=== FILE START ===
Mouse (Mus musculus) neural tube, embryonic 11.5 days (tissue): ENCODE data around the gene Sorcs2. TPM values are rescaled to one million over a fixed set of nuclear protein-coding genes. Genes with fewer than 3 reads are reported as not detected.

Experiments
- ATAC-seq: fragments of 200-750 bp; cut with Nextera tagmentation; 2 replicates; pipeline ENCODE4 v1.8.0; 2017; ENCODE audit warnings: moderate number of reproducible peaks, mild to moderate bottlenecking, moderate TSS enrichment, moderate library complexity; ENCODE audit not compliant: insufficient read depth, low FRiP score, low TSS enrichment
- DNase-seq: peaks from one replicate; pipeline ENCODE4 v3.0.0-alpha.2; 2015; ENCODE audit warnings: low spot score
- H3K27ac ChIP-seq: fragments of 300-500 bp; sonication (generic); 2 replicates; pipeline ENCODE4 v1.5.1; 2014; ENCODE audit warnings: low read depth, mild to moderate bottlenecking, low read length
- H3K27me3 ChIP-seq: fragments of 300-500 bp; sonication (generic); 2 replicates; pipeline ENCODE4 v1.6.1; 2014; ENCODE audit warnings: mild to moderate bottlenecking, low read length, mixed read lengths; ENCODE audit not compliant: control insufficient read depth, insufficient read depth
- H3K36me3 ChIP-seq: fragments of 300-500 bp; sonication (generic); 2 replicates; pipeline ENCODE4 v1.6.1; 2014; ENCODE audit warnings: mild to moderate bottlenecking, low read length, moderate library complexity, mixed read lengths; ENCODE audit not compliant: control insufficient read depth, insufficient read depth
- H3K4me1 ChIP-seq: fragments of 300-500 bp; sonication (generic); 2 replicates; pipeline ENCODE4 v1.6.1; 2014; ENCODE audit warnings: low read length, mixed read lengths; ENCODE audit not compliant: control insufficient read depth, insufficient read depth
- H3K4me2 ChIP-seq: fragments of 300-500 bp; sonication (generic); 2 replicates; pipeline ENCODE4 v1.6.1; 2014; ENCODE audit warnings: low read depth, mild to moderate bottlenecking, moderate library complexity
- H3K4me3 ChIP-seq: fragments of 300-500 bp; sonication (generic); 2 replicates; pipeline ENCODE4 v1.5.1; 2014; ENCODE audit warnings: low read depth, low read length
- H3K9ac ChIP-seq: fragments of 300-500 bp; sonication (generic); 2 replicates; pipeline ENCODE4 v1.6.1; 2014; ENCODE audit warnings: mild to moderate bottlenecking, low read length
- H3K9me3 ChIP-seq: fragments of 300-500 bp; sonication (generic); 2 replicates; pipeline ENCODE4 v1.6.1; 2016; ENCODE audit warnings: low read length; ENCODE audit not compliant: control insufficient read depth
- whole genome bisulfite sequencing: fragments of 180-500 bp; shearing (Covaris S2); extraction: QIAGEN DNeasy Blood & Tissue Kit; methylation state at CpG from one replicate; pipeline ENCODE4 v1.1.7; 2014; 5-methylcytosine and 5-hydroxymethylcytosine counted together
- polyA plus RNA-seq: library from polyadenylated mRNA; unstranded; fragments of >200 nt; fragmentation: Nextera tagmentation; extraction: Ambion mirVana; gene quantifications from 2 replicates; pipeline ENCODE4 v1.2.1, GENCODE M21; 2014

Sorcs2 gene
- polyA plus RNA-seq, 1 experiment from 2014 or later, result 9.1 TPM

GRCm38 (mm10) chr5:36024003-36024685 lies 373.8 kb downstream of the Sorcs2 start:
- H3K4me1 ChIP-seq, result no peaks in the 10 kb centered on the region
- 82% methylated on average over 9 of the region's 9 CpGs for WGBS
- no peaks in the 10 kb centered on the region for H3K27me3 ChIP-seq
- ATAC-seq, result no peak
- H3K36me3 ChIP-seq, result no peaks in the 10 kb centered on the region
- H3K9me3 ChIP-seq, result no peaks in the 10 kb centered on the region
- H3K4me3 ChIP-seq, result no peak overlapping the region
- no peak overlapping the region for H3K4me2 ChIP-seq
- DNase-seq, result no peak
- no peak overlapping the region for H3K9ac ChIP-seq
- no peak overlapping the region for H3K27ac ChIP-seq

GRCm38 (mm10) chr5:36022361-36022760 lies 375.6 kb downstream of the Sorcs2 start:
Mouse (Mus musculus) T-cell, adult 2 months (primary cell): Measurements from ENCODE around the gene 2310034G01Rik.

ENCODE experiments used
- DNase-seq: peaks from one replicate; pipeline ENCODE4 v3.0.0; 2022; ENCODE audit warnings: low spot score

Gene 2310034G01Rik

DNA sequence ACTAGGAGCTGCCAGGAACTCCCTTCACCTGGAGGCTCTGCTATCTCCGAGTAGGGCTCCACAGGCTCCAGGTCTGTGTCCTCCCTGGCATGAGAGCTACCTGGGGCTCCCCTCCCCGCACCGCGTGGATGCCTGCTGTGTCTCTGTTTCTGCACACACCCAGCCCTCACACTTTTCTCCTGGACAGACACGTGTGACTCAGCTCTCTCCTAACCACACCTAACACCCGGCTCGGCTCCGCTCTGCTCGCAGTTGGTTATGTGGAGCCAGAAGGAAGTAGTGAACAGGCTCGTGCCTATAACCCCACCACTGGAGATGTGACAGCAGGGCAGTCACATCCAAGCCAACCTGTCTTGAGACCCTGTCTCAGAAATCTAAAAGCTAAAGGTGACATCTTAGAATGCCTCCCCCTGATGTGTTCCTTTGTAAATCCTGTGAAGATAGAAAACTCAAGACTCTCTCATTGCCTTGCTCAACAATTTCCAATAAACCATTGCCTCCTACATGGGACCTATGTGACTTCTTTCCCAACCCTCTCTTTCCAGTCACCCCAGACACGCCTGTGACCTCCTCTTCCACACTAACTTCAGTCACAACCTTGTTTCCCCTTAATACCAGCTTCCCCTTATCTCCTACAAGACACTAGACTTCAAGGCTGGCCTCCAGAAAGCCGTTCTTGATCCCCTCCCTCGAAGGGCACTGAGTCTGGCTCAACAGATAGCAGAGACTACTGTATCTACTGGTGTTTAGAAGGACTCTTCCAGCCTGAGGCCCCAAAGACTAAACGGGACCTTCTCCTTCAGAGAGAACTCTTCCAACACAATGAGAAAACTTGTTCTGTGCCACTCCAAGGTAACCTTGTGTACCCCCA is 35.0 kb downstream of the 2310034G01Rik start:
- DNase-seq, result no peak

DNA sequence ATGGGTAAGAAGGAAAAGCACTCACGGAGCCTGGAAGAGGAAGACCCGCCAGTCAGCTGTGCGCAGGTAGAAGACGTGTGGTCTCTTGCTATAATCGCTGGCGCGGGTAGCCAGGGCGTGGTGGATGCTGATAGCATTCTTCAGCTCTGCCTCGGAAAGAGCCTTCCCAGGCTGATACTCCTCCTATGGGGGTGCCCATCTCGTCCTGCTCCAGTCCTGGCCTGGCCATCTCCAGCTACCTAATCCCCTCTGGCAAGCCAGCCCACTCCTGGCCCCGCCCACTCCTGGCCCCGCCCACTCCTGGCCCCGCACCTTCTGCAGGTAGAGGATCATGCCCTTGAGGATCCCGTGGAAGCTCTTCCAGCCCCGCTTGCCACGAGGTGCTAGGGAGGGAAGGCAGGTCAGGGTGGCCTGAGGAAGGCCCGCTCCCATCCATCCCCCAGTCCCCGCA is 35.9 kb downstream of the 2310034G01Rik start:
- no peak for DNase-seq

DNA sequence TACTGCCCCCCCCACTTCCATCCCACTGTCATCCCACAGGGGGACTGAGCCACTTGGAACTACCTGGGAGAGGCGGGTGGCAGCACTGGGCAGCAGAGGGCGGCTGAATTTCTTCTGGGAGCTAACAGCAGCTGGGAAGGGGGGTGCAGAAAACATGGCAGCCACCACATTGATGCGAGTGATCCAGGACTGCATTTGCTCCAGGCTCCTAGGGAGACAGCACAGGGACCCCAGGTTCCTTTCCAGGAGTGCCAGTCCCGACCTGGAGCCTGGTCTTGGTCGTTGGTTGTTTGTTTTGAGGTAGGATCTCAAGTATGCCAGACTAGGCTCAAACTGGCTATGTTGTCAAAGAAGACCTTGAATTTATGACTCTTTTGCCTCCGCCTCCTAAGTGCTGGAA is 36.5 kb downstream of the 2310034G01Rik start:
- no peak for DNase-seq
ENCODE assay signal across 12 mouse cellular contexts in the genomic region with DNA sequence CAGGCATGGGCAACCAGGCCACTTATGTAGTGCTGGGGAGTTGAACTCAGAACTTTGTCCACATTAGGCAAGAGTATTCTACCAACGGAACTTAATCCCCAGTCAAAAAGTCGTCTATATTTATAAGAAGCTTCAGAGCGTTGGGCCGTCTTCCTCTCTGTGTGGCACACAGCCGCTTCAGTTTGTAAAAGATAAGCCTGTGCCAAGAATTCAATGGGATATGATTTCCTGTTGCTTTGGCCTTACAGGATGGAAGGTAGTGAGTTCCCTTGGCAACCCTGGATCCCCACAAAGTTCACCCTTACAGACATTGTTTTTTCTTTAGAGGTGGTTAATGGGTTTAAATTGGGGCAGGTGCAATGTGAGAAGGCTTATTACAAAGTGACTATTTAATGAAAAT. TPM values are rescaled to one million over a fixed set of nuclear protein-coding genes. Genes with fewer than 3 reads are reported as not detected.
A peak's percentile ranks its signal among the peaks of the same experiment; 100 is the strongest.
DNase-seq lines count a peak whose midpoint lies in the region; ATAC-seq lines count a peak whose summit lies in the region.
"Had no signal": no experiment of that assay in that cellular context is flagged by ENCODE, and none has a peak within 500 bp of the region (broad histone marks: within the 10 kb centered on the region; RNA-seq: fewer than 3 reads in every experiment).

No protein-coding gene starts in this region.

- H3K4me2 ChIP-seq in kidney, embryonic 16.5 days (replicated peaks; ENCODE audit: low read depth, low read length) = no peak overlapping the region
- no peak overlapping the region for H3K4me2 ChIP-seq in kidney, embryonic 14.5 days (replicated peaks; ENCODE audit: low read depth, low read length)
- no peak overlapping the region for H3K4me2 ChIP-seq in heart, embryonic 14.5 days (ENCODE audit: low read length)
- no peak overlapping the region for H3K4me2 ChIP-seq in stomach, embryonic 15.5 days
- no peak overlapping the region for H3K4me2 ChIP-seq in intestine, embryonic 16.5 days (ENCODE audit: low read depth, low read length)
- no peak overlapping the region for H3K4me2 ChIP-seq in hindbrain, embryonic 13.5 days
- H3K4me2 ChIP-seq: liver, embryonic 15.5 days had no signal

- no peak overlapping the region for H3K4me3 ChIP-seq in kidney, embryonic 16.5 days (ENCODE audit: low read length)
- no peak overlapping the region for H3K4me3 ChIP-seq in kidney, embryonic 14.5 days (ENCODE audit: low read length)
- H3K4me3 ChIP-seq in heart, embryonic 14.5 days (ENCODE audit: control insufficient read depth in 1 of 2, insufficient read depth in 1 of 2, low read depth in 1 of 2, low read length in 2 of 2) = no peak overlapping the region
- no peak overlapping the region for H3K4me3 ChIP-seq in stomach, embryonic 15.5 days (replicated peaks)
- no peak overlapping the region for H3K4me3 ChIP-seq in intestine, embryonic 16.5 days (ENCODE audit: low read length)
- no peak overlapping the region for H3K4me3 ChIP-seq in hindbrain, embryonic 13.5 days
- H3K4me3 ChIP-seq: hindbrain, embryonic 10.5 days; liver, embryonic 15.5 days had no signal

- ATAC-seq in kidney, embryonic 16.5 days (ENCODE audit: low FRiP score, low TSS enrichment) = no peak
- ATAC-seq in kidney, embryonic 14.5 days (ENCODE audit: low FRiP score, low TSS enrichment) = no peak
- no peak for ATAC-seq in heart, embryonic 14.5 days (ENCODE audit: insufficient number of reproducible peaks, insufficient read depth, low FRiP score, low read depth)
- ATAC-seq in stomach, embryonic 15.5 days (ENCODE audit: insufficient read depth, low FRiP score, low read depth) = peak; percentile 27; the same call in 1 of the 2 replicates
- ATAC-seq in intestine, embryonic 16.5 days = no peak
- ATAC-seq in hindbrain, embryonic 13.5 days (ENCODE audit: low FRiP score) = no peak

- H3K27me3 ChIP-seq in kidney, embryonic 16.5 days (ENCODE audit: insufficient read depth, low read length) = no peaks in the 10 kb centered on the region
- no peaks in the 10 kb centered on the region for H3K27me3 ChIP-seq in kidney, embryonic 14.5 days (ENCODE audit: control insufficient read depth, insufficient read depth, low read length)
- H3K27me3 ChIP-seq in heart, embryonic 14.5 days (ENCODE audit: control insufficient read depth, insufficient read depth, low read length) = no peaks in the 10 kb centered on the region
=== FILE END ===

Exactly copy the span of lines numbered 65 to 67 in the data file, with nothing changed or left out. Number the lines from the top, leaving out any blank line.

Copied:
- H3K27me3 ChIP-seq in kidney, embryonic 16.5 days (ENCODE audit: insufficient read depth, low read length) = no peaks in the 10 kb centered on the region
- no peaks in the 10 kb centered on the region for H3K27me3 ChIP-seq in kidney, embryonic 14.5 days (ENCODE audit: control insufficient read depth, insufficient read depth, low read length)
- H3K27me3 ChIP-seq in heart, embryonic 14.5 days (ENCODE audit: control insufficient read depth, insufficient read depth, low read length) = no peaks in the 10 kb centered on the region